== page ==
And when their health permits, they can sometimes be found — but hopefully left alone — having sex.
Researchers behind the study say doctors should consider this lifestyle trend in how they treat older patients.“I think from our point of view it suggests to the health professionals not to just assume that they would necessarily be sexually inactive,” said David Lee, Age UK research fellow and lead author of the study, to .
However, what levels the researchers did learn about ended up surprising them.
Men, on average, cared more about their sexual performance than women did and also reported greater dissatisfaction with their sex lives than women.
Lee and his colleagues suspect this not only leads the rest of us down an ageist path, but could compel doctors to ignore certain diagnostic questions that may be relevant to seniors’ health.“Some of that may be feeling it’s inappropriate for a younger practitioner to bring this up to an older person,” Lee said, adding that there may be a big upside to weaving in sexual activity data into the existing information physicians and nurses learn in school.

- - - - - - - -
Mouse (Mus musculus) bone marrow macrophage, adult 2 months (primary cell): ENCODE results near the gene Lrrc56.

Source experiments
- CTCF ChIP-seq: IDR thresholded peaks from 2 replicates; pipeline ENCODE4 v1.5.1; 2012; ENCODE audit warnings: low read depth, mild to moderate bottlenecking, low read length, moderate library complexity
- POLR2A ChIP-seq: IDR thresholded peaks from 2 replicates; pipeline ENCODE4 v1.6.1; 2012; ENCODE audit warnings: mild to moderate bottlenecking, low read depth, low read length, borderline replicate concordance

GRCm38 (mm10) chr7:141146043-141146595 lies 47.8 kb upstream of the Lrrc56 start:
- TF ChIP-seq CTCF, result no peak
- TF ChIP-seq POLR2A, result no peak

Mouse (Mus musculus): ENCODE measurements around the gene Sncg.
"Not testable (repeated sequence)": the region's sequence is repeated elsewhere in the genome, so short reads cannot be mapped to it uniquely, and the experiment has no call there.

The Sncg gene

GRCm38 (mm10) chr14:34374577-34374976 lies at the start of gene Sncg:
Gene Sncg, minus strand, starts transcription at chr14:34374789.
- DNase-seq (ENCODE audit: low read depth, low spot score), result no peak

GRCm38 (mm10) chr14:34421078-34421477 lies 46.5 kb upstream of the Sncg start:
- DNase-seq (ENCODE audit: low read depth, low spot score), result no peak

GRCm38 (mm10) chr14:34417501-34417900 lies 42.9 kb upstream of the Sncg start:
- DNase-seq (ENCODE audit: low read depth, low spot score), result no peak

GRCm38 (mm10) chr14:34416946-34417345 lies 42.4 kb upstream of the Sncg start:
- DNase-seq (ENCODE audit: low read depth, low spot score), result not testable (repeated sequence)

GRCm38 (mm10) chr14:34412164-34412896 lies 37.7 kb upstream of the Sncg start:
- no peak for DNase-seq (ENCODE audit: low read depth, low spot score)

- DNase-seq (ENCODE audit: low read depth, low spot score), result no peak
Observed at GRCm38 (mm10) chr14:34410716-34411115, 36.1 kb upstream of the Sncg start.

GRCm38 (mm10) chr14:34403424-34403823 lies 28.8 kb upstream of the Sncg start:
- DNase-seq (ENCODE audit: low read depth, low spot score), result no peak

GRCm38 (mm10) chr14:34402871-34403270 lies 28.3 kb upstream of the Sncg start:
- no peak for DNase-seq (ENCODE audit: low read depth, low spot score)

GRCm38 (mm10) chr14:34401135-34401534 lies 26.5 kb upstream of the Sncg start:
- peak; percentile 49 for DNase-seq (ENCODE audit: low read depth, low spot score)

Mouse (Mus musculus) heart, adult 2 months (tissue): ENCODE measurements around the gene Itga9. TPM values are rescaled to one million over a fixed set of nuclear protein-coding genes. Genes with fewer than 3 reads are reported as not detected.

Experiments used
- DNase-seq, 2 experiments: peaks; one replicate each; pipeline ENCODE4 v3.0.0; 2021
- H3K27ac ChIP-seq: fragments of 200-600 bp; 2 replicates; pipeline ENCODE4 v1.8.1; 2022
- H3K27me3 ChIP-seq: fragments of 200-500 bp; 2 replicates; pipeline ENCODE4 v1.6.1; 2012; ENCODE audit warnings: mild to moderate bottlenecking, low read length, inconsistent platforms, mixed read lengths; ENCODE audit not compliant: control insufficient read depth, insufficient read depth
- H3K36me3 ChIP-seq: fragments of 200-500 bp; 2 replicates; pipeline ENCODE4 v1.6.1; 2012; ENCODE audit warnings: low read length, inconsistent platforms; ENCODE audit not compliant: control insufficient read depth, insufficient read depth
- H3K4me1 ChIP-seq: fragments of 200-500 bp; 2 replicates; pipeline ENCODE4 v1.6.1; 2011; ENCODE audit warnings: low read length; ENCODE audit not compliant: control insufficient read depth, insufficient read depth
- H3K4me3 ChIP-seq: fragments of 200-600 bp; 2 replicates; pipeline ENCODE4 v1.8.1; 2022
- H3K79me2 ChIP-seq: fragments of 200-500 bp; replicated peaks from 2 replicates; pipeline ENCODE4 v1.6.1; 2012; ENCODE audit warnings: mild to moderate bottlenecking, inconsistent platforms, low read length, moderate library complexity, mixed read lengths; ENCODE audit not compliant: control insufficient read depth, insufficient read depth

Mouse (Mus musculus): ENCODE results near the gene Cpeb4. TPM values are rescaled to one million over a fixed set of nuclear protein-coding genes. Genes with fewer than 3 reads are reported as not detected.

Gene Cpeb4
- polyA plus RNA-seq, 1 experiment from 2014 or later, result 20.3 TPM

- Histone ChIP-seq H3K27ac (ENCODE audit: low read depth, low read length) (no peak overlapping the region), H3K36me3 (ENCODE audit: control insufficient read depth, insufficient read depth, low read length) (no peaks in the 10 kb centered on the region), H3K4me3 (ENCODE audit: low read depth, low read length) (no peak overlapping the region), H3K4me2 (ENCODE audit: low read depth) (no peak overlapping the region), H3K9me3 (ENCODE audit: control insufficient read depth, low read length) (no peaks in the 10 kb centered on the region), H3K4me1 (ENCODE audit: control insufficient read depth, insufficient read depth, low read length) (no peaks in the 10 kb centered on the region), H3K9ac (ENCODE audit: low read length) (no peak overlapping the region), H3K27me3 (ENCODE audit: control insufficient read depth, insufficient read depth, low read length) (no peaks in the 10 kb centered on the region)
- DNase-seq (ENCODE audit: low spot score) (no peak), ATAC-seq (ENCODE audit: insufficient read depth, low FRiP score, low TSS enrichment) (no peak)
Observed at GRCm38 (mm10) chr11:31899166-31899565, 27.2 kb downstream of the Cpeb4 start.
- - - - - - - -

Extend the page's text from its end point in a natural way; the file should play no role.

As women aged, their dissatisfaction rates actually tended to .
As horrifying as the thought of your grandparents having sex might be, the truth is they’re still people.Medical science is extending the human shelf life, which means people aren’t spending their twilight years hunched over a bowl of porridge — they’re actually .If you’re not already depressed by how little action you’ve been getting lately, then you probably won’t feel any better learning that people in their 70s and 80s are still sexually active a lot of the time.A new study finds up to 54 percent of men and 31 percent of women report having sex at least twice a month.Affection, perhaps unsurprisingly, stayed consistent in old age.
Roughly 31 percent of men and 20 percent of women reported kissing and petting on a regular basis. ) But mild public displays of affection are where our assumptions about intimacy usually end.